You might enjoy this modern Fog if you haven’t seen the original. The special effects are undeniably impressive (for a film like this), there’s enough creativity and complexity to make it stand out in its genre (even if most of it’s charm is lifted verbatim from the original’s shooting script), and the cast is much more photogenic. I just can’t get over its failings in the comparison to the original, and I don’t think it does enough to win me over as a horror film. All of its entertainment value gets cheapened because I liked it better the first time I saw it when it was called, well, The Fog (1978-style!). Rent it for Selma Blair’s brief but memorable horror turn, and because ghost stories are always more claustrophobic and often more effective on smaller screens. But if you want real enjoyment, just get the original. Almost 30 years later, it still holds up. I doubt this one will.

Movin' right along... footloose and fan-cy free! Getting there is half the fun, come share it with me.

Movin’ right along… footloose and fan-cy free! Getting there is half the fun, come share it with me.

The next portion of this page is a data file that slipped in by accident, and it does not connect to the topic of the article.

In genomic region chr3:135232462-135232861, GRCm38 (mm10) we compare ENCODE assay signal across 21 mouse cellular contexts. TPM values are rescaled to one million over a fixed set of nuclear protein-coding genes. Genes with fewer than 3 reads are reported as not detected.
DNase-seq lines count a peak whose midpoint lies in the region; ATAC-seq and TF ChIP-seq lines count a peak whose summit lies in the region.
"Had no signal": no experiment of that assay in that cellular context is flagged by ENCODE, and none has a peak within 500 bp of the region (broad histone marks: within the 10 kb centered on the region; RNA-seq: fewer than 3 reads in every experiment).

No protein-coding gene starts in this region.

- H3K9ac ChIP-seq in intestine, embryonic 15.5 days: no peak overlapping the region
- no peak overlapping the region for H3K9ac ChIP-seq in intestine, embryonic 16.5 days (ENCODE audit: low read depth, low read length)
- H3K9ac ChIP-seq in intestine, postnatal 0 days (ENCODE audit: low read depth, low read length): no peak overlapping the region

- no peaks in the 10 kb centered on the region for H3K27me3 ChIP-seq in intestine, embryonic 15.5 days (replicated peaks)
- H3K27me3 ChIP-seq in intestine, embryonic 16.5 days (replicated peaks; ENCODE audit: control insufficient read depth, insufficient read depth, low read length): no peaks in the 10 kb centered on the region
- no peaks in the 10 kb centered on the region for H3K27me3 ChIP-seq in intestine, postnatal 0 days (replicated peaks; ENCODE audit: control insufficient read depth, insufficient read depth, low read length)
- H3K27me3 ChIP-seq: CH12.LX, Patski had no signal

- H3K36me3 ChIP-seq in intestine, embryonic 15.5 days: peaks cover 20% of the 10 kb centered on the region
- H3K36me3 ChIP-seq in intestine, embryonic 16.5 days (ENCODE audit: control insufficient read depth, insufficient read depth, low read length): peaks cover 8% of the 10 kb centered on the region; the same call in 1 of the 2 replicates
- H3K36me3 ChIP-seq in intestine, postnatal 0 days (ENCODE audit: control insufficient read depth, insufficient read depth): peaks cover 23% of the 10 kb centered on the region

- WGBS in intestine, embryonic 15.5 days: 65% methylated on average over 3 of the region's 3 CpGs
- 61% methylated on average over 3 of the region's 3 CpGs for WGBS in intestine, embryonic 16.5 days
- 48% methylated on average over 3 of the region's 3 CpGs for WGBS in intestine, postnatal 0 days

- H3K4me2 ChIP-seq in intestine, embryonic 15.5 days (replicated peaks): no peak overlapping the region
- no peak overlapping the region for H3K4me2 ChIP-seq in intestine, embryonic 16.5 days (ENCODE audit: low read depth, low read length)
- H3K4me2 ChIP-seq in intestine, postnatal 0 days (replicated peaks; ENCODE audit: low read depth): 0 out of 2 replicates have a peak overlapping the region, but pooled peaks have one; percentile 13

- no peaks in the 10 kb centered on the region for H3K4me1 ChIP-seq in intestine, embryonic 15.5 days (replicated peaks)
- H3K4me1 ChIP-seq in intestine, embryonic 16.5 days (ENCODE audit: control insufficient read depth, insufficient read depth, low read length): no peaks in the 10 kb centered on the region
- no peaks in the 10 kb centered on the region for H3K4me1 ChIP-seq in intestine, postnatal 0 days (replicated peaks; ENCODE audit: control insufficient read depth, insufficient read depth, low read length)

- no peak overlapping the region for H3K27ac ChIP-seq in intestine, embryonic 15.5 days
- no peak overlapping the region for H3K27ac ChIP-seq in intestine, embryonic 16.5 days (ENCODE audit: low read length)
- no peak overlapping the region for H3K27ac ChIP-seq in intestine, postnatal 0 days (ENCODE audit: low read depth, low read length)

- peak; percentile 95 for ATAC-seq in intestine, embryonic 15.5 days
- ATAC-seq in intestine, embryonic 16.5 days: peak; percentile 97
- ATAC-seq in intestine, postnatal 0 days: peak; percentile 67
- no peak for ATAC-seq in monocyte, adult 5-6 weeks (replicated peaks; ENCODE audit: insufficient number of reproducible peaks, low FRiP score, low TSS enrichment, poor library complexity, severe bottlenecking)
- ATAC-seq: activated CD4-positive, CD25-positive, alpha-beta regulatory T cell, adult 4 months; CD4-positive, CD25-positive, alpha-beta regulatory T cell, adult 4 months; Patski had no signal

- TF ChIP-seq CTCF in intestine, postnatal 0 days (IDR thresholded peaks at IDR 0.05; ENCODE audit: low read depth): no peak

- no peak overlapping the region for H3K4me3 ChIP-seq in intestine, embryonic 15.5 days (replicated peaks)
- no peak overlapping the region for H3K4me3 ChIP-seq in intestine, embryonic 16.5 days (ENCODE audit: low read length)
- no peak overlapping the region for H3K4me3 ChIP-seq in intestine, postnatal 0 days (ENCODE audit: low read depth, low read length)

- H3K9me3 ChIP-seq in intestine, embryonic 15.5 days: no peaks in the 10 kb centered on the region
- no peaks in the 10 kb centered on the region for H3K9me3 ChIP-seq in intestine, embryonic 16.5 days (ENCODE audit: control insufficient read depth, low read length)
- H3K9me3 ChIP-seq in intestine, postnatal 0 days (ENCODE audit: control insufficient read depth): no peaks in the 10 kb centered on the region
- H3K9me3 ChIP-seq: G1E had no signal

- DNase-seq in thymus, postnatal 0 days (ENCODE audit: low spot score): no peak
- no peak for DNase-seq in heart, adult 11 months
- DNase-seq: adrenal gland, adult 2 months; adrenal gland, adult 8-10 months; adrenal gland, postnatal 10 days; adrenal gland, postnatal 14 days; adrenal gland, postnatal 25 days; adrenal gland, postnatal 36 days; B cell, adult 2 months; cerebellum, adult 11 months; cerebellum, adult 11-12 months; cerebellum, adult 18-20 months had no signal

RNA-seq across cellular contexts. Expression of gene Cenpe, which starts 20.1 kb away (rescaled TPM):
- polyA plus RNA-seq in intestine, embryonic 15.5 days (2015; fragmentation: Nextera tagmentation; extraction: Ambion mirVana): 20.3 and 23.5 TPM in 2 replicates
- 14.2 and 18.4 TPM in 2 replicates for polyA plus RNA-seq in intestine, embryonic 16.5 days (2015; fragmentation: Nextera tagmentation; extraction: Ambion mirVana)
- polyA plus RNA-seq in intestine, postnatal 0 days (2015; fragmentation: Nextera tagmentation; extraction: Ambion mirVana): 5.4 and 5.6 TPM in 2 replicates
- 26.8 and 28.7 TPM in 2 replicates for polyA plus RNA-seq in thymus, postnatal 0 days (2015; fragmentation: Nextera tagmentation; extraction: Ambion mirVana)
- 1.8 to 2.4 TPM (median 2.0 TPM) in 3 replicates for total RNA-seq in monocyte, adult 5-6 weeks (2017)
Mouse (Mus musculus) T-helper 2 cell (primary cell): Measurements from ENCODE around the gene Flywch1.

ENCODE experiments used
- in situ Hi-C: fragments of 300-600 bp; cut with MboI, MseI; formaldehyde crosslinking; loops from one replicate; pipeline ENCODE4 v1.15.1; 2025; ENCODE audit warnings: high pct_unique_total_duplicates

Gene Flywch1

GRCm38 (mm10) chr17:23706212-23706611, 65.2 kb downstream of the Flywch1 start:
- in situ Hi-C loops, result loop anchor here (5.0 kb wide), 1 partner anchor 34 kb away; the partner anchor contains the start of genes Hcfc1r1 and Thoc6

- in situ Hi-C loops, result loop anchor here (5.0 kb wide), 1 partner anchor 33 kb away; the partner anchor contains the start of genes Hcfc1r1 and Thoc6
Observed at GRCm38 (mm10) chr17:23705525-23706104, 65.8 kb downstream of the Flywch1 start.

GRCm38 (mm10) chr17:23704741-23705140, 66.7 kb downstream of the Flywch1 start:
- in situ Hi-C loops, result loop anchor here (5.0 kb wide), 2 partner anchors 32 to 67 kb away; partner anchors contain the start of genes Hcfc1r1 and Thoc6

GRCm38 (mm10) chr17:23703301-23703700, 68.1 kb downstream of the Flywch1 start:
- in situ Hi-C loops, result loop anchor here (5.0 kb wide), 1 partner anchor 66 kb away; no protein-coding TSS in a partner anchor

Intermission!

  • Selma Blair was the studio’s first choice for Stevie Wayne, but she was not offered the part because Julia Stiles was still attached to play Elizabeth. Blair and Stiles had acted together two times previously (in Down to You, and most recently A Guy Thing). When the role of Elizabeth went to Maggie Grace, Blair was contacted and her contract closed with 48 hours. She started shooting less than two weeks later.
  • Fergie (vocalist Stacey Ferguson of the Black Eyed Peas) was attached to play Stevie Wayne before a last minute conflict prevented her contract from closing.
  • Producer Debra Hill died shortly before filming began.
  • Selma Blair did almost all of her own stunt work for the film, and spent 12 hours in a water tank (with only short surface breaks) for two straight days to shoot her underwater scenes.
  • Tom Welling’s character, Nick Castle, is named after the actor who played Michael Myers in John Carpenter’s Halloween.

Groovy Quotes

Spooner: It killed them. The fog killed them.

Stevie Wayne: What kind of fog goes against the wind?

Fisherman: Once your friend thaws out he’d better have a damn good story!

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2 Comments

  1. I haven’t see this version and horror isn’t my fave genre, but the original is one of my favorite old horror movies. Its all about atmosphere! I have been hesitant to check this out but, reading the review, I’ll watch it if it shows up on tv.